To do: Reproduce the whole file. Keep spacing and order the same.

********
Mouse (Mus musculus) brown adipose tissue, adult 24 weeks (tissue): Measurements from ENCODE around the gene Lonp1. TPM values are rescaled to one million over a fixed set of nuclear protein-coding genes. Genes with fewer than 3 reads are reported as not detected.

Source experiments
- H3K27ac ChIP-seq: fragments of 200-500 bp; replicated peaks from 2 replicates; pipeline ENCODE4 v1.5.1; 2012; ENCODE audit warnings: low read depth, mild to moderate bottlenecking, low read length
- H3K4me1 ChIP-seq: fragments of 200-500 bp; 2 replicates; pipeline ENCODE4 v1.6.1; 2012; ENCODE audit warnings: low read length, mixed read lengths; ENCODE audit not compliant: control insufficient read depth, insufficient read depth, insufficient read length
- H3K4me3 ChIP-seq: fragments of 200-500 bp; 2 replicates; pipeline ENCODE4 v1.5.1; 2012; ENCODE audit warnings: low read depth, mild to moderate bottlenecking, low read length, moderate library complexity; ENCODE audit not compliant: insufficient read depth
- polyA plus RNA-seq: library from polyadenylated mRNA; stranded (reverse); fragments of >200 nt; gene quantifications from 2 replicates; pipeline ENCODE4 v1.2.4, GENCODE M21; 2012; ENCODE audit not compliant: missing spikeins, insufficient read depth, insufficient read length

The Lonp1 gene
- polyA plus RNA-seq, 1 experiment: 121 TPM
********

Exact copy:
Mouse (Mus musculus) brown adipose tissue, adult 24 weeks (tissue): Measurements from ENCODE around the gene Lonp1. TPM values are rescaled to one million over a fixed set of nuclear protein-coding genes. Genes with fewer than 3 reads are reported as not detected.

Source experiments
- H3K27ac ChIP-seq: fragments of 200-500 bp; replicated peaks from 2 replicates; pipeline ENCODE4 v1.5.1; 2012; ENCODE audit warnings: low read depth, mild to moderate bottlenecking, low read length
- H3K4me1 ChIP-seq: fragments of 200-500 bp; 2 replicates; pipeline ENCODE4 v1.6.1; 2012; ENCODE audit warnings: low read length, mixed read lengths; ENCODE audit not compliant: control insufficient read depth, insufficient read depth, insufficient read length
- H3K4me3 ChIP-seq: fragments of 200-500 bp; 2 replicates; pipeline ENCODE4 v1.5.1; 2012; ENCODE audit warnings: low read depth, mild to moderate bottlenecking, low read length, moderate library complexity; ENCODE audit not compliant: insufficient read depth
- polyA plus RNA-seq: library from polyadenylated mRNA; stranded (reverse); fragments of >200 nt; gene quantifications from 2 replicates; pipeline ENCODE4 v1.2.4, GENCODE M21; 2012; ENCODE audit not compliant: missing spikeins, insufficient read depth, insufficient read length

The Lonp1 gene
- polyA plus RNA-seq, 1 experiment: 121 TPM